Before beginning the ascent it is worth taking in the view of the coast to Lindos. Then take ones breath and slowly start the climb. In recent years a hand rail has been added to the steps which makes the going a little easier and less daunting for those who are not keen on heights. The start is easy but soon the steps get steeper and one quickly gains height with the last part being the steepest although this does not last long before the Chapel appears above.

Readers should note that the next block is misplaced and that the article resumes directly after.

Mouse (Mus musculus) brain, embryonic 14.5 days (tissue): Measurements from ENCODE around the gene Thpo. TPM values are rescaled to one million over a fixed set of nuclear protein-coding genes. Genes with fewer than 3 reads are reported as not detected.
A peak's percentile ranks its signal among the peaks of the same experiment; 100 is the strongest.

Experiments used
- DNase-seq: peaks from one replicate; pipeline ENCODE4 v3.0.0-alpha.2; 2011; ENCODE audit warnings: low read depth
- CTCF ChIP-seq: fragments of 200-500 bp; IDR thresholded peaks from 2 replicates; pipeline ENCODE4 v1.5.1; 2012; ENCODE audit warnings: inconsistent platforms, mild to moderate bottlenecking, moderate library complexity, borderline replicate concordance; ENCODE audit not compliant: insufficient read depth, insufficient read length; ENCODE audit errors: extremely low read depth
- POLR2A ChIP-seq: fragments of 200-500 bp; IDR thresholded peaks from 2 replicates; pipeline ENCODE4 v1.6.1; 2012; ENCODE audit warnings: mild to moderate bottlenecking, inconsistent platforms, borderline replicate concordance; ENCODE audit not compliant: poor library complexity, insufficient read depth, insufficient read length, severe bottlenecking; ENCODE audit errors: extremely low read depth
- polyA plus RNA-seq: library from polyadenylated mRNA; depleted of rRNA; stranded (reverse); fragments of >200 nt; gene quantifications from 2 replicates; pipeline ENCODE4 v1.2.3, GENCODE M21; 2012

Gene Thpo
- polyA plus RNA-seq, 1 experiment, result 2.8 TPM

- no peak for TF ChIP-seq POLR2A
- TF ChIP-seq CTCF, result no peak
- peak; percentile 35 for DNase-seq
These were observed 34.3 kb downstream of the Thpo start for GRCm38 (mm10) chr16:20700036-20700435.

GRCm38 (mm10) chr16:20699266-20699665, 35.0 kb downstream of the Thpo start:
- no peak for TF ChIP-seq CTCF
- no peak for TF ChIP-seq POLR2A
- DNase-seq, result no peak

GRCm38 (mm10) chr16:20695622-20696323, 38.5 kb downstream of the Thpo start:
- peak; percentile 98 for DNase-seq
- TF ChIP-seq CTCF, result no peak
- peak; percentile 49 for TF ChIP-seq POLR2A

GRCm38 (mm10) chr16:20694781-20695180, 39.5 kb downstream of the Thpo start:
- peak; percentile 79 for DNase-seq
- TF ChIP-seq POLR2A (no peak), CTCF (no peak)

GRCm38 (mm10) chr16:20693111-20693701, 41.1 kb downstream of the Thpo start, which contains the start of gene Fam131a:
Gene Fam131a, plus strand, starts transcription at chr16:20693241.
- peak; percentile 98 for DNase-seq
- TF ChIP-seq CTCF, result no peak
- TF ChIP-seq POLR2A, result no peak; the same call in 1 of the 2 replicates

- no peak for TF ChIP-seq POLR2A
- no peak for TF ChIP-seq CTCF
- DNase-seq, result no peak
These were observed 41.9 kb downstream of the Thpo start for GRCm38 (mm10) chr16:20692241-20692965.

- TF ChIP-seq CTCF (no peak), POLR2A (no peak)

On reaching the summit, the view is amazing and one is immediately transfixed by the amazing panorama. One can see tiny Pefkos below and the coast stretching around to Lothiarika Beach with the hills of Xortis Wildlife Refuge beyond. Then in the distance is Kiotari and Gennadi, with the coast disappearing into the horizon somewhere around Plimiri. Stepping out towards the cross will reveal the flat peninsula that stretches out from Pefkos. For those a little braver, one can step behind the chapel and look out across to Lindos. Be wary though, for there is a sheer drop beyond. Finally it is time to enter the tiny Chapel and admire the artwork and sign the visitors book, and if one wishes, to sound the bell that hangs by the door. IT really is worth spending more than just a glancing few minutes up here. Soak oneself in the views, the sanctuary of the chapel and the beauty of it all.